• Dismantle the wheel arch liner as required. It is entirely possible to remove the air strut without loosening the inner screen, but there will of course be better space if it is removed.

  • To get access to the top of the air spring, release first the clips that secure the 12V harness to the rear of the fusebox bracket.
  • Release the screws that secure the fusebox bracket to the body (torque 7Nm).

  • Now, gently pull the fusebox forward to gain access to the shock tower.
  • Use a crowfoot extension, or approriate tool, to release the fitting (i.e. mounting nut/collet) attached to the top of the shock tower (10mm, torque 2Nm).
  • Let all the air flow out.
  • Release the nuts that secure the air suspension module to the shock tower (torque 39Nm).

  • Picture 1: Remove the screw that secures the brake line bracket to the air strut (torque 7Nm). Picture 2: Easy done with bits and ratchet.

  • Release the wheel speed sensor harness from the bracket on the control arm.

  • Remove the bolt that secures the bottom of the air strut to the lower control arm (picture 1, 21mm, torque 140 Nm).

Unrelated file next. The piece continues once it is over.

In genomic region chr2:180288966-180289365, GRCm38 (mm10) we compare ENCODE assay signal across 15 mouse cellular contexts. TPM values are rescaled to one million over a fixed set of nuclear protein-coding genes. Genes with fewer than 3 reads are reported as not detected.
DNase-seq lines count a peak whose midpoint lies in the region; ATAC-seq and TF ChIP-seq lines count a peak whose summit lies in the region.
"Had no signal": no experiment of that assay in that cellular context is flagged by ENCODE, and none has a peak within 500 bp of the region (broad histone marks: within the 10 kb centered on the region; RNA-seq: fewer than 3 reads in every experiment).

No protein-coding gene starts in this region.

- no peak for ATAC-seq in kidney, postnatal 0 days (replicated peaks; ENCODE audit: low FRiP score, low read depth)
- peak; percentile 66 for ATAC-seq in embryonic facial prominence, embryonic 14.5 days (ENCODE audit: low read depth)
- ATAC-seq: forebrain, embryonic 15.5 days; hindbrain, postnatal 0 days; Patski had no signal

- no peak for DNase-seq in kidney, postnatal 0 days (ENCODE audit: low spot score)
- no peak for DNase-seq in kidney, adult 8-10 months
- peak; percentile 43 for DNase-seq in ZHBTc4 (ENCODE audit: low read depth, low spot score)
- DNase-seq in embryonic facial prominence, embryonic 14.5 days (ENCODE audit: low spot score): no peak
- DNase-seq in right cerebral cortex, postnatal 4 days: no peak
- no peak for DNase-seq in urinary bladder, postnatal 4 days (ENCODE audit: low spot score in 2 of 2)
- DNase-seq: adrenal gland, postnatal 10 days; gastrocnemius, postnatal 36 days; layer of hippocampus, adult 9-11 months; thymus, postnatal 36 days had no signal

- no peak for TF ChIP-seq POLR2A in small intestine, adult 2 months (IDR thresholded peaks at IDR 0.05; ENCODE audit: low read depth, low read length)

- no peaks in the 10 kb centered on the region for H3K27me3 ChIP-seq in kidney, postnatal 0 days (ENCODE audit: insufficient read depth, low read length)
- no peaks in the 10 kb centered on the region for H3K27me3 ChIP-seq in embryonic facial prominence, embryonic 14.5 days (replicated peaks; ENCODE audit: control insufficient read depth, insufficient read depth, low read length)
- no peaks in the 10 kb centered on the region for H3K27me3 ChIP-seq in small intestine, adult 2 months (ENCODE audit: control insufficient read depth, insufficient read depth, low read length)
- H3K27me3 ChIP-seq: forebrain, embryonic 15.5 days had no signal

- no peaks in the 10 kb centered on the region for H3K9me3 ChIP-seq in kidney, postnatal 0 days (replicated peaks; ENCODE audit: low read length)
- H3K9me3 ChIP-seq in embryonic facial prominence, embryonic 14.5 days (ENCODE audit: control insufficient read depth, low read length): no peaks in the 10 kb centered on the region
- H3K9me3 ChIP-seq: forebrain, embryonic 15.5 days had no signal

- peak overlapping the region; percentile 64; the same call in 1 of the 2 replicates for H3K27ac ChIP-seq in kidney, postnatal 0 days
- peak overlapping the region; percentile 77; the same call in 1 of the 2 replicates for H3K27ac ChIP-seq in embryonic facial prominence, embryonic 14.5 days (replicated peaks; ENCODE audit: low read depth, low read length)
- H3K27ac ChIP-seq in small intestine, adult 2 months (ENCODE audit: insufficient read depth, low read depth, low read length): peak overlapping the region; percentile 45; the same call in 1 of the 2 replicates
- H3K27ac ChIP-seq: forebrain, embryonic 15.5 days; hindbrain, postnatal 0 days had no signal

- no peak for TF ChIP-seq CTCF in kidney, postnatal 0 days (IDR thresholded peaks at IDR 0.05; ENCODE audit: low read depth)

• Be aware that tension in the strut may still excerts pressure onto the bolt.
  • Use a hammer/mandrel or appropriate tool to get it out.
  • Carefully compress the air suspension module with some force, and release it from the lower arm.
  • Remove the air strut.

  • Many will encounter problems on this last point. Especially, if you are standing in the garage, only jacked up on one side. The lower fork leg will not come over the arm (see picture 2 above). It will help a bit to have both sides jacked up. Having air suspension on 'low', with the least possible pressure in the shock absorber, may also be a good thing.
  • Feedback from Tesla owner, however, suggests that it still can be challenging with too much air/pressure in the bellows, which pushes the shock absorber downwards. You may then, for example, put such a type of jack stand under the thick hub part of the brake disc (other type of stands under the lower control arm should also work/use protection). Lower the jack very carefully, to decompress the air bellows. At this point, you may attach the new valve with the plastic plug, to the old intakte at the top. This prevents air from getting back into the bellows. Then, raise the jack again. Now the air strut becomes properly compressed, and the distance between the shock mount at the top and the suspension is large enough, so that you should be able to relatively easily release the lower fork leg from the arm.